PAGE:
Was blood sacrifice actually necessary?

On the advice of my attorneys, I am invoking my 5th amendment rights against testimony that may incriminate me.

Looking over your past answers, what pops out at you? Has anything changed? 

I don’t think much has changed. I’ve said for years that librarianship is, in many ways, a gerontocracy… It’s the kind of job you can do into your 80s if your mind stays sharp, and so getting a new job is pretty much a matter of waiting for someone to die… or get hired elsewhere. One thing I did not note was how big of a place governmentjobs.com played in my application process… I know I was reluctant to apply somewhere I had to fill out a paper application and mail it in.

Have you had a chance to hire anyone? If so, what was that like?

I’ve been involved in a couple interview panels; you read your assigned questions (assigned within a group, in a round-robin situation), and make notes, then collaborate with the panel as to who should be hired, and why, and by whom. Since we’re a good sized city, it’s a matter of doing an interview then making a recommendation, rather than direct hire. Also, as a city, all of the salaries are relatively accessible; jobs have a job code, which corresponds to a salary range.

Do you have any advice for job hunters?

You want an r-selected strategy… throw out TONS of resumes and applications for any library job that meets your needs. Most will not get back to you. Don’t be afraid to talk about your accomplishments and hobbies in “professional” language… there’s nothing wrong with calling D&D an exercise in strategy, tactics, and logistics. When they ask about experience, interpret broadly if the requirement is 3 years or less. Worked as a sub? That’s education. Take some kids to the library while subbing? Shoot, that’s some library experience. Your purpose is to get to the interview.

Do you have any advice for people who hire LIS folks?

Be honest about experience requirements and salary. We may like the work, but we’re here for the money.  While salary codes are great, numbers talk better. Realize that some people are going to be entry-level, with little experience. Promote from within; I know it means you then need to fill the vacant slot but, for fucks’ sake, your internal hires know the system, and promoting from within breeds loyalty.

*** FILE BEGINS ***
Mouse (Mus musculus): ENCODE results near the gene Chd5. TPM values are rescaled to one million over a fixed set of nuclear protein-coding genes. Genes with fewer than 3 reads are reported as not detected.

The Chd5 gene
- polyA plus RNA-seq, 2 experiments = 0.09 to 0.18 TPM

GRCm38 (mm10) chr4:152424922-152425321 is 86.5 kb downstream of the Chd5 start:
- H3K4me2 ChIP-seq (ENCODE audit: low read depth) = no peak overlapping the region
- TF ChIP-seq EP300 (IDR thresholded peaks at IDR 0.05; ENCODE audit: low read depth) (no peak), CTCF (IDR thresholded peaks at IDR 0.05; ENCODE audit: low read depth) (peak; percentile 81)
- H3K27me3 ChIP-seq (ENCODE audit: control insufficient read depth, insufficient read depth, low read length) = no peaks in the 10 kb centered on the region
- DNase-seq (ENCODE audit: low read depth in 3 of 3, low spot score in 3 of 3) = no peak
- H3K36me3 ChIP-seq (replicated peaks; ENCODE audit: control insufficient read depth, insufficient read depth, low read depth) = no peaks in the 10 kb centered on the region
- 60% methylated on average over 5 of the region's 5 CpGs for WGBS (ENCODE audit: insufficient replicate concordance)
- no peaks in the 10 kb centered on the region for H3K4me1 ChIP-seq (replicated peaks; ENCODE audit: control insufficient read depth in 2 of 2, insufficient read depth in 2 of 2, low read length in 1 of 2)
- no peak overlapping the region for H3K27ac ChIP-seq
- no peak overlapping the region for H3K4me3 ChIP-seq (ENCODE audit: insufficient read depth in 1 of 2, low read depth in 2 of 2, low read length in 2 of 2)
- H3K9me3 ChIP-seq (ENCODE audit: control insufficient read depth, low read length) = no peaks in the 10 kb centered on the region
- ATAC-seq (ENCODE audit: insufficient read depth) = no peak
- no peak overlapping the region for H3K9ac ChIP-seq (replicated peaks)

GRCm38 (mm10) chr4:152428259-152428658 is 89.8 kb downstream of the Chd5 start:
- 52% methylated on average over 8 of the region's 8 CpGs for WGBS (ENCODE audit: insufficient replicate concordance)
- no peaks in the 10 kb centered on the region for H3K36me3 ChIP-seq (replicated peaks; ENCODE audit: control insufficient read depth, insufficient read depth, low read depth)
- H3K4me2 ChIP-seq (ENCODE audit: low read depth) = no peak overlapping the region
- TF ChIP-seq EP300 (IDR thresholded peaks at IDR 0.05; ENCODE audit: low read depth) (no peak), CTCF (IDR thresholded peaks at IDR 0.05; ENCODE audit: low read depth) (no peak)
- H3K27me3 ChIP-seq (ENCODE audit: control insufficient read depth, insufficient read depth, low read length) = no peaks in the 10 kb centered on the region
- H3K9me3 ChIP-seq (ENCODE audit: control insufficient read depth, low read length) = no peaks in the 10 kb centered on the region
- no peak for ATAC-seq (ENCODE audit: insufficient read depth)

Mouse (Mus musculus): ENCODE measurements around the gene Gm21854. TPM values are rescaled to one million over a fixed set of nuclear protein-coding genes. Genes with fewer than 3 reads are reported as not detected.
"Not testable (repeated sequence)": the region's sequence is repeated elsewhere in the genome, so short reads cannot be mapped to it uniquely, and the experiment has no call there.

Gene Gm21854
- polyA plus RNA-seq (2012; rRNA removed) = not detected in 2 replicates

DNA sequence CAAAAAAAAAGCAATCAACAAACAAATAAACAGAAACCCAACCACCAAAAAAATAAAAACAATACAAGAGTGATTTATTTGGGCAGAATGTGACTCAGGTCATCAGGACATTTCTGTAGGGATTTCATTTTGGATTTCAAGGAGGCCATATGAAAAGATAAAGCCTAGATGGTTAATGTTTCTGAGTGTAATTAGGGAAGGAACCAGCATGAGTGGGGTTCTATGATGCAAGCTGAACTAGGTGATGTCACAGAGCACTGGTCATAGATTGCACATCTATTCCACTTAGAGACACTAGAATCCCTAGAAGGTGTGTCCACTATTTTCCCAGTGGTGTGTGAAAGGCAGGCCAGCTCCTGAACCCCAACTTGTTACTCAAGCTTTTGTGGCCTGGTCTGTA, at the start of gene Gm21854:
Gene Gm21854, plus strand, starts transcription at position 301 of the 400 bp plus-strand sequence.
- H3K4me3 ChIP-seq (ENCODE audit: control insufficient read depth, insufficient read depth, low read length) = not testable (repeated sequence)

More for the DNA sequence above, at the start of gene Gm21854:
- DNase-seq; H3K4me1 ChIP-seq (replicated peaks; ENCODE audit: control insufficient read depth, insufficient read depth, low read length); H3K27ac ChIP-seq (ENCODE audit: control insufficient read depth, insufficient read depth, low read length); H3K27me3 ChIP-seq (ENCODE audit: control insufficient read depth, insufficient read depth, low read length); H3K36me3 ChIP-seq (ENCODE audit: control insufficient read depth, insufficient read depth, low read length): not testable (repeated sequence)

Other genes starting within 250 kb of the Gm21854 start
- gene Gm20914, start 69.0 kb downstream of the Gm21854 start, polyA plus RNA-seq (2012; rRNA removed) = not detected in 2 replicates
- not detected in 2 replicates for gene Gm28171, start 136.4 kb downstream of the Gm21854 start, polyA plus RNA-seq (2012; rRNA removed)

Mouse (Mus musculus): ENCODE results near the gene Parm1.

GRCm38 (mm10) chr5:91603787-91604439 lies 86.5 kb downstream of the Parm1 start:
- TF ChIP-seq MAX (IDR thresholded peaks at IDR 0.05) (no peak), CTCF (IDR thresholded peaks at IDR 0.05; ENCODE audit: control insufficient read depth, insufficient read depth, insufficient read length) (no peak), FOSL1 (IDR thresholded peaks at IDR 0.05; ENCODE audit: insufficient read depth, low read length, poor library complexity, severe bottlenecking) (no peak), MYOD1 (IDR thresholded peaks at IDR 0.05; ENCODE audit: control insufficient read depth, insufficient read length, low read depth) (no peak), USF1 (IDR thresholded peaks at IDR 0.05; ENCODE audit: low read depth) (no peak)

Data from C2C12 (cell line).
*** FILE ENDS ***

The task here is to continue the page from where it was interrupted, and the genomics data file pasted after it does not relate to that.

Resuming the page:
Anything else you’d like to tell us?

  • Join a union. Public Library work is usually municipal, and a union will protect and promote you. 
  • Make sure to know your policies, and where they bend and where they break. 
  • Never piss off your city’s fiscal department.
  • Document the fuck out of everything you do; when reviews come around, be able to say “I ran this program and collaborated on these things.”  
  •  Don’t kill yourself for work; there’s a job posting next week if you do. 
  • Don’t tug on Superman’s cape. 
  • Don’t spit into the wind. 
  • Develop strong opinions about one or more parts of the Dewey Decimal System; I love that 973 is often code for the US, even in other sections (i.e cookbooks are 641.5973 if they’re about American cuisine), and think the 200s need to be aggressively reorganized, no matter the manpower cost. 
  • Don’t pull the mask off the old Lone Ranger
  • Have a signature program that works everywhere; mine is D&D. 
  • If you’re a public librarian, remember that is ALL of the public. If you think you can’t put books on the shelf about trans people, if you’re not willing to look for diverse fiction, go fuck yourself, and find a church library to rot in. You have no place in public libraries, and everyone else makes fun of you.
  • It is impossible to be moral and a Republican (or Tory, or insert-your-country’s-ethnofascist-party here).
  • Always smile at babies and wave. Not only is it good practice and makes them happy, it makes parents happy, and they’re the ones who vote and write glowing reviews to your supervisors.

Leave a comment

Filed under Job Hunter Follow Up

About a Decade Later: Former Job Hunter Jessica Olin

headshot of Jessica Olin, a white woman with long hair. She is smiling, but not broadly.

Back in 2012/2013 I ran a survey of job hunters (co-authored by Naomi House of INALJ). It had over 500 responses, including 117 people who were at least initially willing to be non-anonymous. In this series, we check in with these respondents to see where they are about a decade later.